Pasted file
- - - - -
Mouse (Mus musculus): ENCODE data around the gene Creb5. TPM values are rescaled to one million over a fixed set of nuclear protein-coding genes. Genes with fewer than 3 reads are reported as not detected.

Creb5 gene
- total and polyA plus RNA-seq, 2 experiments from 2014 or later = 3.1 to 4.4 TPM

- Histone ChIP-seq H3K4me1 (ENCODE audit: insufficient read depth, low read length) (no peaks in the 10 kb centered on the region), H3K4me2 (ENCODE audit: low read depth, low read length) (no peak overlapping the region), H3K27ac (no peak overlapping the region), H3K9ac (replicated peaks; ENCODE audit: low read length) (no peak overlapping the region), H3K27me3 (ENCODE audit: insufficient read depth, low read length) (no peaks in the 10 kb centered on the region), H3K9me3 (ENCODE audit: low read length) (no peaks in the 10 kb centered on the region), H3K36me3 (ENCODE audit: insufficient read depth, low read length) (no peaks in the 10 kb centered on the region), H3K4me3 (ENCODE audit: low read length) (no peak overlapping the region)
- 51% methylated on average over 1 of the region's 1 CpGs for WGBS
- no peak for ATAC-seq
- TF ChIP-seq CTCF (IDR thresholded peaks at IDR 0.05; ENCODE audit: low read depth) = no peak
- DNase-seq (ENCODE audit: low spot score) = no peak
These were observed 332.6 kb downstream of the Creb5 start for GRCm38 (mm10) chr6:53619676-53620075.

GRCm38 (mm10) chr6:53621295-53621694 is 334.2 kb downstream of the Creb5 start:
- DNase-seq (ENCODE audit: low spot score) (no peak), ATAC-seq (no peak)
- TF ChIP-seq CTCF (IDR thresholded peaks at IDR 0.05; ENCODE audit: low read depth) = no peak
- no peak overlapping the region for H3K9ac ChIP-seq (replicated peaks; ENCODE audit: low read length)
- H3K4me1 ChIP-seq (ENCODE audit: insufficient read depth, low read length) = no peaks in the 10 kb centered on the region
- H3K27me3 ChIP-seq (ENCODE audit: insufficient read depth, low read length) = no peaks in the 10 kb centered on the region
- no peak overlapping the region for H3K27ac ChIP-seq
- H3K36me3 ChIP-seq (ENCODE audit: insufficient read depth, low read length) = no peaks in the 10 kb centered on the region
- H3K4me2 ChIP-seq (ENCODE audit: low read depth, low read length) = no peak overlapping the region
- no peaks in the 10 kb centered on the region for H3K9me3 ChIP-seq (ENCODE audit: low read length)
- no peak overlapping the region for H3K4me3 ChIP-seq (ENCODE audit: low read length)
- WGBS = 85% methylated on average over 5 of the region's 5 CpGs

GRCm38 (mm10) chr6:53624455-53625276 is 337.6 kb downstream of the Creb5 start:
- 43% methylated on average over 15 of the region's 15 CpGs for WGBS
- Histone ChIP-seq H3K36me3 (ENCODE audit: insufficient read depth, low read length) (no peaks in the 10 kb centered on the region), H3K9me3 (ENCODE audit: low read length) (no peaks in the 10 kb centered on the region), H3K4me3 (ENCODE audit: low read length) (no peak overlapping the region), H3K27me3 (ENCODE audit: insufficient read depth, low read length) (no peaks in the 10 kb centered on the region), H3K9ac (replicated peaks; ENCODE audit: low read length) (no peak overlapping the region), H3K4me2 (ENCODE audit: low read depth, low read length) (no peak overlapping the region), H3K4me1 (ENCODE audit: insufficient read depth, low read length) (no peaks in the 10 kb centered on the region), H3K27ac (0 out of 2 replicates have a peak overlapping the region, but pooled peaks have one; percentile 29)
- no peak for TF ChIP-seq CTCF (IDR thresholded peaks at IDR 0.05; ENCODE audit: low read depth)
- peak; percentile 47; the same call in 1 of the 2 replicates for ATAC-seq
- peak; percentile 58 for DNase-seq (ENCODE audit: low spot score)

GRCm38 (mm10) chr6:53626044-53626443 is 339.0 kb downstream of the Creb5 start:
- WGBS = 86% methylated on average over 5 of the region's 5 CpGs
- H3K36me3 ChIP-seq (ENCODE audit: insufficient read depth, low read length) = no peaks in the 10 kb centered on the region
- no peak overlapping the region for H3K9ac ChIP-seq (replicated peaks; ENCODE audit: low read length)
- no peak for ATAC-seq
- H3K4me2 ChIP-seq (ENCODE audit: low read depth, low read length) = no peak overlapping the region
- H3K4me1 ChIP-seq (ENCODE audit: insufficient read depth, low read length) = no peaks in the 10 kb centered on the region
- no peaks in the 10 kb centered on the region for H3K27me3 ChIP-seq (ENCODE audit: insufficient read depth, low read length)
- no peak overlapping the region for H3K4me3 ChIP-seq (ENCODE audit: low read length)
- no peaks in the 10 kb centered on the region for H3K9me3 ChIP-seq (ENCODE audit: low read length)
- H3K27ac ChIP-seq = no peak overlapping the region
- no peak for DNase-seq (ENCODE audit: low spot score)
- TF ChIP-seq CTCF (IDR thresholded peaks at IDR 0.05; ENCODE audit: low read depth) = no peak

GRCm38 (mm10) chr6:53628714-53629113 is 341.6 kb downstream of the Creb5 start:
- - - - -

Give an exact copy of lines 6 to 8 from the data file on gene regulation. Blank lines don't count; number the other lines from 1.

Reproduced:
- no peak for ATAC-seq
- TF ChIP-seq CTCF (IDR thresholded peaks at IDR 0.05; ENCODE audit: low read depth) = no peak
- DNase-seq (ENCODE audit: low spot score) = no peak